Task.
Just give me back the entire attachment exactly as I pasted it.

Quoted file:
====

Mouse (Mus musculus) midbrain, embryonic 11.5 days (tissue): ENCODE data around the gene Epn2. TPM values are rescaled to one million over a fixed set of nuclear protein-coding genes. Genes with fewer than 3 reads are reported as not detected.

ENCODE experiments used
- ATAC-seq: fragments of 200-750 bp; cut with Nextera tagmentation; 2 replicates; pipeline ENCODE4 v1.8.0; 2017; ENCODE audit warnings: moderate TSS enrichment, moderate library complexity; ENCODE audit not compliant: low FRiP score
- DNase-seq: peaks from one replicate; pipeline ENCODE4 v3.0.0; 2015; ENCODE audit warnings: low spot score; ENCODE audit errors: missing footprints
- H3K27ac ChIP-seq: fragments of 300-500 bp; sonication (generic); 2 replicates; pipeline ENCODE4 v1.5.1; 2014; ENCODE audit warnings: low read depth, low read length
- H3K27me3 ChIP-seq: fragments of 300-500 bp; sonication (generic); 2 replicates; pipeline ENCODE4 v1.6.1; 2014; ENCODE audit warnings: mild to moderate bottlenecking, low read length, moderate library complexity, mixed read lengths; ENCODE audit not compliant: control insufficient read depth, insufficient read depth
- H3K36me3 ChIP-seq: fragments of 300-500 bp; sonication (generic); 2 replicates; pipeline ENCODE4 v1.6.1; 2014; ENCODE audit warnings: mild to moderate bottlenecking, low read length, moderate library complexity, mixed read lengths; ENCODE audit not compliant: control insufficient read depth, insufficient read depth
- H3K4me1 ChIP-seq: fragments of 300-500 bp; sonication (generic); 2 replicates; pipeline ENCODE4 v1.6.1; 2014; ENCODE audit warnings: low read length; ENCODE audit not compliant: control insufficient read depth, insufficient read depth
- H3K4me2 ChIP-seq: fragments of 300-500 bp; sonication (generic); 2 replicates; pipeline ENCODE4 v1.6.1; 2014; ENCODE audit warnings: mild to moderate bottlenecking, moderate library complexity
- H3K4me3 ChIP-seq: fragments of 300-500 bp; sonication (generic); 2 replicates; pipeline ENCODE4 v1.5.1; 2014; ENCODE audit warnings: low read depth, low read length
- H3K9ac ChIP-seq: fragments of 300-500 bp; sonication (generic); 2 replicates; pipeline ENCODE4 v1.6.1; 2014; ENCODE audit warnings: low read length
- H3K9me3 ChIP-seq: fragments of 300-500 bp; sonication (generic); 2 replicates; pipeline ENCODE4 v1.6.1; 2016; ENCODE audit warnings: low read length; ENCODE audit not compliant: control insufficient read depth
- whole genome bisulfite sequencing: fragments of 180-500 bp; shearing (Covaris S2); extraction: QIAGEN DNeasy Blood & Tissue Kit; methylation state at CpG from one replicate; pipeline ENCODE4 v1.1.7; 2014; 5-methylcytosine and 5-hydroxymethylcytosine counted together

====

Mouse (Mus musculus) midbrain, embryonic 11.5 days (tissue): ENCODE data around the gene Epn2. TPM values are rescaled to one million over a fixed set of nuclear protein-coding genes. Genes with fewer than 3 reads are reported as not detected.

ENCODE experiments used
- ATAC-seq: fragments of 200-750 bp; cut with Nextera tagmentation; 2 replicates; pipeline ENCODE4 v1.8.0; 2017; ENCODE audit warnings: moderate TSS enrichment, moderate library complexity; ENCODE audit not compliant: low FRiP score
- DNase-seq: peaks from one replicate; pipeline ENCODE4 v3.0.0; 2015; ENCODE audit warnings: low spot score; ENCODE audit errors: missing footprints
- H3K27ac ChIP-seq: fragments of 300-500 bp; sonication (generic); 2 replicates; pipeline ENCODE4 v1.5.1; 2014; ENCODE audit warnings: low read depth, low read length
- H3K27me3 ChIP-seq: fragments of 300-500 bp; sonication (generic); 2 replicates; pipeline ENCODE4 v1.6.1; 2014; ENCODE audit warnings: mild to moderate bottlenecking, low read length, moderate library complexity, mixed read lengths; ENCODE audit not compliant: control insufficient read depth, insufficient read depth
- H3K36me3 ChIP-seq: fragments of 300-500 bp; sonication (generic); 2 replicates; pipeline ENCODE4 v1.6.1; 2014; ENCODE audit warnings: mild to moderate bottlenecking, low read length, moderate library complexity, mixed read lengths; ENCODE audit not compliant: control insufficient read depth, insufficient read depth
- H3K4me1 ChIP-seq: fragments of 300-500 bp; sonication (generic); 2 replicates; pipeline ENCODE4 v1.6.1; 2014; ENCODE audit warnings: low read length; ENCODE audit not compliant: control insufficient read depth, insufficient read depth
- H3K4me2 ChIP-seq: fragments of 300-500 bp; sonication (generic); 2 replicates; pipeline ENCODE4 v1.6.1; 2014; ENCODE audit warnings: mild to moderate bottlenecking, moderate library complexity
- H3K4me3 ChIP-seq: fragments of 300-500 bp; sonication (generic); 2 replicates; pipeline ENCODE4 v1.5.1; 2014; ENCODE audit warnings: low read depth, low read length
- H3K9ac ChIP-seq: fragments of 300-500 bp; sonication (generic); 2 replicates; pipeline ENCODE4 v1.6.1; 2014; ENCODE audit warnings: low read length
- H3K9me3 ChIP-seq: fragments of 300-500 bp; sonication (generic); 2 replicates; pipeline ENCODE4 v1.6.1; 2016; ENCODE audit warnings: low read length; ENCODE audit not compliant: control insufficient read depth
- whole genome bisulfite sequencing: fragments of 180-500 bp; shearing (Covaris S2); extraction: QIAGEN DNeasy Blood & Tissue Kit; methylation state at CpG from one replicate; pipeline ENCODE4 v1.1.7; 2014; 5-methylcytosine and 5-hydroxymethylcytosine counted together